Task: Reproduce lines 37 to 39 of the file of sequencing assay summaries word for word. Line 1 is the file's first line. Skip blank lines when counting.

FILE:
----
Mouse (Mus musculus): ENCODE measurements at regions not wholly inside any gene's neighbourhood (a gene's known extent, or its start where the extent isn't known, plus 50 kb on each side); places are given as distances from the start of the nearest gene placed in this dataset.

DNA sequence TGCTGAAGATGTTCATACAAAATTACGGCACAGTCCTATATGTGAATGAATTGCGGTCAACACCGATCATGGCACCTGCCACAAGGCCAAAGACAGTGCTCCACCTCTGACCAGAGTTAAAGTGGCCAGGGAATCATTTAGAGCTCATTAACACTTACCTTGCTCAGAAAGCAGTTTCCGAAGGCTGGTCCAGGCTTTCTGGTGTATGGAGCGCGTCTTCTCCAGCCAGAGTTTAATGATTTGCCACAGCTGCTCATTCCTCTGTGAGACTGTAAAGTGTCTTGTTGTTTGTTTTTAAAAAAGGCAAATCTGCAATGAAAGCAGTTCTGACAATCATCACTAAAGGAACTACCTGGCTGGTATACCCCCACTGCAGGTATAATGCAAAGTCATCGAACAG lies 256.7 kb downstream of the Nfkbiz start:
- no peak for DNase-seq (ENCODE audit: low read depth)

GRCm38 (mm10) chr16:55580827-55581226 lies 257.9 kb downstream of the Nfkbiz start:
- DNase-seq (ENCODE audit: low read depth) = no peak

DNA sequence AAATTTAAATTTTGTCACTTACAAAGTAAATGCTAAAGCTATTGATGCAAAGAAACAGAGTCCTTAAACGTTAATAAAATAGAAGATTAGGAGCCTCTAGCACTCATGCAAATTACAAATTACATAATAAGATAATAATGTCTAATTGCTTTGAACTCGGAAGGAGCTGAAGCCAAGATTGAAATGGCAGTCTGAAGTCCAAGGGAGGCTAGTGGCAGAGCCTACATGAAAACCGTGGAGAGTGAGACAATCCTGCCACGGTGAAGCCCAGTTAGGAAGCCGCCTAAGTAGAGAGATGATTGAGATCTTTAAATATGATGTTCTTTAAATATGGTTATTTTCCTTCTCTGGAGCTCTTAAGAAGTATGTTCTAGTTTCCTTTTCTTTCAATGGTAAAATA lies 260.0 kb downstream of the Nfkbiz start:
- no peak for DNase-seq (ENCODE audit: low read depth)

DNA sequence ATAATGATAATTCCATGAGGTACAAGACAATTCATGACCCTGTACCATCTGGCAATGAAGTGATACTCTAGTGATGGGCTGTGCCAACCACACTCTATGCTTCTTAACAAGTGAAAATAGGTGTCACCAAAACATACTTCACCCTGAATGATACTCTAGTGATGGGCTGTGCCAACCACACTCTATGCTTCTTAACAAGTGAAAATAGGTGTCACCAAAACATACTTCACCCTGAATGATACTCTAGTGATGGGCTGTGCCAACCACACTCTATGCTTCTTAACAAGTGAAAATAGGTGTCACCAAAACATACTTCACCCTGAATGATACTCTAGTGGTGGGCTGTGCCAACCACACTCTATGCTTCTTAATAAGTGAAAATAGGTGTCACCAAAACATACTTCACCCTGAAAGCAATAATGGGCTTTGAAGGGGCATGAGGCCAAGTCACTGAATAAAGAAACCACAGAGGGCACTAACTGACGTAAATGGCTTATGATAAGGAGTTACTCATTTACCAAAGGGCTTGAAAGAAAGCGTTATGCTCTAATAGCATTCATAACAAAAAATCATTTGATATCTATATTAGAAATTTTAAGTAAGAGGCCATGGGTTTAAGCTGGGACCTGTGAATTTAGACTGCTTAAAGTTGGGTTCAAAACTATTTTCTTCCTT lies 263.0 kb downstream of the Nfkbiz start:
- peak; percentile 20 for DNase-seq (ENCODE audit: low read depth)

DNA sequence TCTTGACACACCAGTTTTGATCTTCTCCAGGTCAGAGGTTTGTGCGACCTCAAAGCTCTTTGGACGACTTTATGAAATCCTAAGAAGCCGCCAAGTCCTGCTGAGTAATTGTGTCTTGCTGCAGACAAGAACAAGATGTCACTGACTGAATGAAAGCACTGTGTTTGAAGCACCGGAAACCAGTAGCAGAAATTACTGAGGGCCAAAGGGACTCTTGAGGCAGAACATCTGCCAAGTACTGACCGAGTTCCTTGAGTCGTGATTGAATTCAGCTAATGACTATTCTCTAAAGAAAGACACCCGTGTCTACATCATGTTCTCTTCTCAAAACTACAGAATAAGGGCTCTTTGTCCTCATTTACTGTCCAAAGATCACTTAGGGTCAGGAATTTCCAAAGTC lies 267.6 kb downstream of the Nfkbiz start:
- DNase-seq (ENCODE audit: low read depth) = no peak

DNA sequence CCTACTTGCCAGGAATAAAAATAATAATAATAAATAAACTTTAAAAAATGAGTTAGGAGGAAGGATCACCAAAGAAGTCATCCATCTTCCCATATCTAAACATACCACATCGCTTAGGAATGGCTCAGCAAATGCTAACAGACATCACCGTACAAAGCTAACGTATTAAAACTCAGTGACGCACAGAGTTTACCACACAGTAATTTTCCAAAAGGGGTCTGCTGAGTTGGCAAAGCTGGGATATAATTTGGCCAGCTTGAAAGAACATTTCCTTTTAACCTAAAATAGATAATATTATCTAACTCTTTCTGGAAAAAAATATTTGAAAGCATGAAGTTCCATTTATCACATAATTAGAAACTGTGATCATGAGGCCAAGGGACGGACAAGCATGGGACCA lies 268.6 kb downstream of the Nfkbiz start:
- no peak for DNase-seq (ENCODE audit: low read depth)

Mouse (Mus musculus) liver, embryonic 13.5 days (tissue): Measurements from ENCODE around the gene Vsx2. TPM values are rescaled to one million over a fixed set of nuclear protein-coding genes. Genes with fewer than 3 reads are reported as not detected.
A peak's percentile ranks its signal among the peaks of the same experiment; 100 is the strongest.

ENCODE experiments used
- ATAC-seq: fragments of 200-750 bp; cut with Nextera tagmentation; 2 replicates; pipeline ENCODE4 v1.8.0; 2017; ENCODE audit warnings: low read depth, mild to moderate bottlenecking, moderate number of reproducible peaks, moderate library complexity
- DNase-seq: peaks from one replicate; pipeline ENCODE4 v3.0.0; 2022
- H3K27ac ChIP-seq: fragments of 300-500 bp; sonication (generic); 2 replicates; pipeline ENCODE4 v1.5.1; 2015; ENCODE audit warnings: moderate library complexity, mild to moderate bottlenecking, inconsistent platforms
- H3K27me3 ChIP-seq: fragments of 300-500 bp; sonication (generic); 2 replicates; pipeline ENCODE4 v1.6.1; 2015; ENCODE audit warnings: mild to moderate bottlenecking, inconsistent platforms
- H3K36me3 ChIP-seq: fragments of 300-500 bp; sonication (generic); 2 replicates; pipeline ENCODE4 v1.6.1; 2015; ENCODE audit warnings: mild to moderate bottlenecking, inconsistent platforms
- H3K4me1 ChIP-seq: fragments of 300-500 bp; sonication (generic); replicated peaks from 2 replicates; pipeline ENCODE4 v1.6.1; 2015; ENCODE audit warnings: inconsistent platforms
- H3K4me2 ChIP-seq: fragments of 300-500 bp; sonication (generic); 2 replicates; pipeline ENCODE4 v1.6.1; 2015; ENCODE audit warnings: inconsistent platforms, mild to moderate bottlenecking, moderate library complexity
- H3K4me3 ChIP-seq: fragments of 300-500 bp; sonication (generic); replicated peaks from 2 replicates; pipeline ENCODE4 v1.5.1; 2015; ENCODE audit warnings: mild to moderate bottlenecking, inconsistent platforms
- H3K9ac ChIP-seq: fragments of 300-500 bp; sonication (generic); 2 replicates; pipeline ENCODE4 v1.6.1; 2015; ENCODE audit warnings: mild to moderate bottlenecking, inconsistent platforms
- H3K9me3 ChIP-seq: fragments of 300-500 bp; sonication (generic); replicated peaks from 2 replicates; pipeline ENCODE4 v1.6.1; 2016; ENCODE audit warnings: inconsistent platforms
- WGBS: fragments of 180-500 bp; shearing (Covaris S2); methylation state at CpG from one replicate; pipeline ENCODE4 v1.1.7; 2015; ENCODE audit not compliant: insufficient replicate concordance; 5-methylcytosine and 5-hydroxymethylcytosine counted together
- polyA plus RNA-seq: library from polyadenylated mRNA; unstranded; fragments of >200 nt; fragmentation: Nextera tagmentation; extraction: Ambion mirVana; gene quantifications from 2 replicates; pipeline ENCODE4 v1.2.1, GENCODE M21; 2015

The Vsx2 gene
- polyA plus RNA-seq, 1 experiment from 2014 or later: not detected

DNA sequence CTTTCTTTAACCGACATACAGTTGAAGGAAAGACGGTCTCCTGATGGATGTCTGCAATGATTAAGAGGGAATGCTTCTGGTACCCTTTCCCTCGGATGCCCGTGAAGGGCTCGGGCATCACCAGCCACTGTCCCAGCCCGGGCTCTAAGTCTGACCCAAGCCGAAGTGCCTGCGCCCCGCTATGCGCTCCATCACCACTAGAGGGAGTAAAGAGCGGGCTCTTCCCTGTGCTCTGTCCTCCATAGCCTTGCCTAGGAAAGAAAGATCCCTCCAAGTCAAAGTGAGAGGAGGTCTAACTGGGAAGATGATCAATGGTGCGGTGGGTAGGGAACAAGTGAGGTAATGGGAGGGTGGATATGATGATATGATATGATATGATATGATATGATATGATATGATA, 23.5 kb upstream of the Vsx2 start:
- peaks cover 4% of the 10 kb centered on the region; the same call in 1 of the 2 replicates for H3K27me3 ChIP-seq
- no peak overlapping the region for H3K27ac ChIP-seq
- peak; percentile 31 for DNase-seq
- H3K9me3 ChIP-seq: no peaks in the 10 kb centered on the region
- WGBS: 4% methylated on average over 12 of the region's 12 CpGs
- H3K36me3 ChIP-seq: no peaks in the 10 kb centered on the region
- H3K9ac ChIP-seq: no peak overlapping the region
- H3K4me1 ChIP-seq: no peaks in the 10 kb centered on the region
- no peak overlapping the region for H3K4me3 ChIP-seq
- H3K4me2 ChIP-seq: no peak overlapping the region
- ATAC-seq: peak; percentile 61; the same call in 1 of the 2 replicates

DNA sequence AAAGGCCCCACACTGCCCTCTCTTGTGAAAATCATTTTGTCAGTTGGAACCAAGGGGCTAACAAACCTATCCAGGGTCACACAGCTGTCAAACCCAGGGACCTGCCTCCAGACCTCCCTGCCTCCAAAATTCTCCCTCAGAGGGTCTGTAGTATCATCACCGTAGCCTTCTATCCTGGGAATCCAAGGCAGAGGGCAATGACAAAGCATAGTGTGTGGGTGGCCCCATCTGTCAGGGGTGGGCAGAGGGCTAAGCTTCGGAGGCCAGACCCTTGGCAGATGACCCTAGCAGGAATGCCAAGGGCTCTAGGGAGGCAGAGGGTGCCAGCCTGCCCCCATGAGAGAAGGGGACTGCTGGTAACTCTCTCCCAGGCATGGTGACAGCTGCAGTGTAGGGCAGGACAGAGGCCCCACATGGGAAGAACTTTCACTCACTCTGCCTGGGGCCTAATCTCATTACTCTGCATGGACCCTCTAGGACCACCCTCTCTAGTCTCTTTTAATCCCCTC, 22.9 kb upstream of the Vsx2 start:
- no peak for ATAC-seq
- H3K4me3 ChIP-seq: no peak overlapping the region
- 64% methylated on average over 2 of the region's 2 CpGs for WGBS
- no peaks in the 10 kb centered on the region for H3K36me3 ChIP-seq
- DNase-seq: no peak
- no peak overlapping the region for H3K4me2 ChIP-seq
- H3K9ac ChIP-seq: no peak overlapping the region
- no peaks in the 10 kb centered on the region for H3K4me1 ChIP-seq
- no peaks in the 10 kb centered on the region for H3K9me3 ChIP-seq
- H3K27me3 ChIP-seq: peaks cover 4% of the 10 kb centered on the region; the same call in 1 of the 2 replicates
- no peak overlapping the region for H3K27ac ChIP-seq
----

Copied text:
- H3K36me3 ChIP-seq: no peaks in the 10 kb centered on the region
- H3K9ac ChIP-seq: no peak overlapping the region
- H3K4me1 ChIP-seq: no peaks in the 10 kb centered on the region